An Unfashionable Virtue: Obedience

Yesterday and today we have been reading St Benedict’s fifth chapter, on obedience. Its fine phrases have often been quoted on this blog, and I have spent most of my adult life trying to put it into practice. We vow our obedience in the monastery. At the heart of that vow is a perpetual listening to God that, far from narrowing our world, opens us up to endless possibilities. It is, we believe, a virtue to be obedient. But is is an unfashionable virtue. In the west we value our independence of thought and action and regard choosing to live by another’s judgement and authority (cf RB 5.12) as somehow immature. Even among Catholics you will find those who seem to know better than the Church!

I think part of the problem may lie in our inability to make the connection between our own obedience and Christ’s obedience to the Father. Canon Law protects us from the enormities of ‘blind obedience’ or any lazy attempt to shrug off personal responsibility by claiming ‘I was only doing what I was told.’ That is not obedience, although it is often mistaken for obedience. No, real obedience is hard work and exposes us to risk. It will change us, and most of us do not like being changed. Moreover, we cannot be sure we are always right any more because we are not the sole masters of our fate. God has a way of upsetting things. Even so, we can misunderstand; we can get it wrong. What we can’t do is play safe, refuse to act, refuse to listen. I have sometimes wondered whether, during those last few days before his Crucifixion, Christ did not ask himself whether he was doing the right thing, whether he had understood aright what the Father wanted. In Gethsemane those questions came to the fore and could only be answered with ‘Let your will, not mine, be done.’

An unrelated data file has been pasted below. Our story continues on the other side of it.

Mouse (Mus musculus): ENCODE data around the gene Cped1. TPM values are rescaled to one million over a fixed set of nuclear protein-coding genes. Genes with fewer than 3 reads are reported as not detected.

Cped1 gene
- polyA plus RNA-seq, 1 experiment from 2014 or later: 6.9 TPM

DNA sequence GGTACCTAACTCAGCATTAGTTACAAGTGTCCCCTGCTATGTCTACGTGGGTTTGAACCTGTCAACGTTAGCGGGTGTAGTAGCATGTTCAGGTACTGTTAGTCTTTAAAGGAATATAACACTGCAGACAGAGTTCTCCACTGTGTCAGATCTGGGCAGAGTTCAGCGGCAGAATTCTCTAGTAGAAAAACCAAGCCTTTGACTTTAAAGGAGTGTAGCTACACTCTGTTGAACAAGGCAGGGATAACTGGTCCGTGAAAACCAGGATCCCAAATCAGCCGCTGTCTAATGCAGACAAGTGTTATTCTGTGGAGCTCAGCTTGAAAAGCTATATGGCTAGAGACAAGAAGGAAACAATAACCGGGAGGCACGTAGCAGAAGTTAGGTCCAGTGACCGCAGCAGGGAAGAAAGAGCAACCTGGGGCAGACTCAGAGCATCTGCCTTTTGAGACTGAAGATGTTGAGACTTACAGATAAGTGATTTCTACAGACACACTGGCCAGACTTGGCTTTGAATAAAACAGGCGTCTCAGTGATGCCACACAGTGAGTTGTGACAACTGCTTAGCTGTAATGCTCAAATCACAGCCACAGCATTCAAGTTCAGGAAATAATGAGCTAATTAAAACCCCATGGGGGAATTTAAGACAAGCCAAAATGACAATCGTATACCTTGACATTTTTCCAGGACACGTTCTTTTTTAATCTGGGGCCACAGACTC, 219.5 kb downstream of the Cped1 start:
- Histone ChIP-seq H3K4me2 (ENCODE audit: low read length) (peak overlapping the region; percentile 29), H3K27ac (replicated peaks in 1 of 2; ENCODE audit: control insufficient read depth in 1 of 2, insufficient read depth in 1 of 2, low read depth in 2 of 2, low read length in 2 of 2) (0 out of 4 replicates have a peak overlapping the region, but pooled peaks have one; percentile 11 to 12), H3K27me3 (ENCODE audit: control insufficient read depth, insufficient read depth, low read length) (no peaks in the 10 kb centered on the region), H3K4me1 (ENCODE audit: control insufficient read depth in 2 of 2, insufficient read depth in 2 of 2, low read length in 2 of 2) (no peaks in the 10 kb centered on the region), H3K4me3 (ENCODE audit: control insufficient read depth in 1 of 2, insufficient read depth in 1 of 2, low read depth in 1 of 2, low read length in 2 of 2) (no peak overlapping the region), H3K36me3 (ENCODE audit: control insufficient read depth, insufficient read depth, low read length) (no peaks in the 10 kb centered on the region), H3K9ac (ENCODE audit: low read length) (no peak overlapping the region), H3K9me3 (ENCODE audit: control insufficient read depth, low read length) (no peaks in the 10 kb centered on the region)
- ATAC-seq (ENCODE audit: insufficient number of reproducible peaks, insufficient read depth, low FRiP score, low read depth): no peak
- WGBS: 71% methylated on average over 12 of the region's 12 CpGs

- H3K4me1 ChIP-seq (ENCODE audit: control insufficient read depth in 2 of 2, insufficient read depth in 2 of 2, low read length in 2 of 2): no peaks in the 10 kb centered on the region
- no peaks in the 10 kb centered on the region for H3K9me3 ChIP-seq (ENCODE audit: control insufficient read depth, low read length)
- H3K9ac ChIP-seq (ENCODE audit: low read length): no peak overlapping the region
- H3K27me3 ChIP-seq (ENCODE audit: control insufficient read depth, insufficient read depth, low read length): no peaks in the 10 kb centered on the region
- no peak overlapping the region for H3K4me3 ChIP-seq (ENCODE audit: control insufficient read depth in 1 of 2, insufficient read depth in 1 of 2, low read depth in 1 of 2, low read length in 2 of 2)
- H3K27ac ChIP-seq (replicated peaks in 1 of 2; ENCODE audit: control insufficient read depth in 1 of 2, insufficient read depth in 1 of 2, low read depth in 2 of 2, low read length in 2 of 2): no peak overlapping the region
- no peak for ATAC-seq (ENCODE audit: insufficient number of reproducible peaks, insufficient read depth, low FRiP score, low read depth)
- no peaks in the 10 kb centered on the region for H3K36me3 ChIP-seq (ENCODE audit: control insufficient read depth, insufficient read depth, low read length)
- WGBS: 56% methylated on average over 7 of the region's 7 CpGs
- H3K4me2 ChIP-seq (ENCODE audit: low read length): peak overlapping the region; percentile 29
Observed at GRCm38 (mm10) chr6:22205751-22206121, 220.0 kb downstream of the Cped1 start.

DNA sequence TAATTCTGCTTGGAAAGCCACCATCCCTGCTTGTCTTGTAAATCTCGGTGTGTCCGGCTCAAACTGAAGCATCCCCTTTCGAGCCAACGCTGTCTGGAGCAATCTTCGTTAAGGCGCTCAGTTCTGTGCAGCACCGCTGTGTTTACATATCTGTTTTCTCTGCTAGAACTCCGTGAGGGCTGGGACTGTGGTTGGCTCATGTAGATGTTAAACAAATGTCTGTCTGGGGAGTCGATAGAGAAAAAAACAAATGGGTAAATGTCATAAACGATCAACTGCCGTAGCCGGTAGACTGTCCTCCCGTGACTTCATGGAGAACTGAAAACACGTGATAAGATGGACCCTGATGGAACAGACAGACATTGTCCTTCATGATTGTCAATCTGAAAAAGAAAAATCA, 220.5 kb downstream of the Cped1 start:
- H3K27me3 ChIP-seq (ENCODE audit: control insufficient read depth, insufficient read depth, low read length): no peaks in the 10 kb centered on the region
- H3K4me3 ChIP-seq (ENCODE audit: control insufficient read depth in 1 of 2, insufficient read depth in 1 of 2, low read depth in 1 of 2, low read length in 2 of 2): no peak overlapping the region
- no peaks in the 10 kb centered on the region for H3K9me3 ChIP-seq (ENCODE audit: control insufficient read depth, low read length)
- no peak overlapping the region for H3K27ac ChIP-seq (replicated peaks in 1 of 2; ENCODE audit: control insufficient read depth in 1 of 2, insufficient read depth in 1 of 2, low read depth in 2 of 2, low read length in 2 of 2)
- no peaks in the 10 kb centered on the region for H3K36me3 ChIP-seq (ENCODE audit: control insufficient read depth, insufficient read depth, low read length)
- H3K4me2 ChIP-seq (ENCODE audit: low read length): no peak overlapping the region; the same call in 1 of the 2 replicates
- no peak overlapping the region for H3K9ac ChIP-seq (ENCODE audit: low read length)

Very few of us ever seem to reach the point where, heart and soul, we can say, ‘Let your will, not mine be done.’ We try, yes we try. We make huge sacrifices, bear terrible things as uncomplainingly as possible, but it is only with our last breath that we can be sure that our obedience is complete. That is one reason why we pray daily for the grace of a good death. Not necessarily a good death as many understand it, a death free fom pain and surrounded by those who love us, but a death that truly completes our life, that allows us to say, ‘I have heard, and I have obeyed.’

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Dying a Good Death

There seems to have been a lot of interest recently in dying well. I notice, for example, that the question of ‘terminal care’ has been addressed by both individuals and groups, and many suggestions have been made about how to make the process of dying easier both for the one who is dying and those close to them. I agree with many of their suggestions, but, oh, how much simpler the whole idea of a good death is if one happens to be Catholic! My own hope is that I will go to my death peacefully, shriven of my sins, anointed with oil, Communicated, surrounded by prayer; but if I die in my sleep, or alone and in agony, it can still be a good death. What matters is that one’s own death is united with the death of Christ our Saviour. I say this from a position of faith, aware that to many — even to many good Christians — it may not make much sense; so it is important to stress that it is not a ‘feeling faith’ I am talking about, but a willed faith. St Thérèse of Lisieux experienced great darkness and spiritual isolation before she died, but she died a good and holy death.

Most of the death-beds I’ve attended have shown me someone dying as they lived: with grace and humour for the most part, but sometimes with fear and confusion. It can be very painful for the onlooker, but one needs to remember that the act of dying is as important as the act of being born. It is a mystery, with depths we cannot yet fathom. Much must be taken on trust; but whenever, wherever and however we die, we die as part of the Church, as a member of the Body of Christ. We are never completely alone, never completely helpless. It is no accident that the commonest prayer to Our Lady, the ‘Hail Mary,’ contains the petition, ‘pray for us sinners, now and at the hour of our death.’ It is a good prayer to pray for the dying, for one day we shall be among their number.

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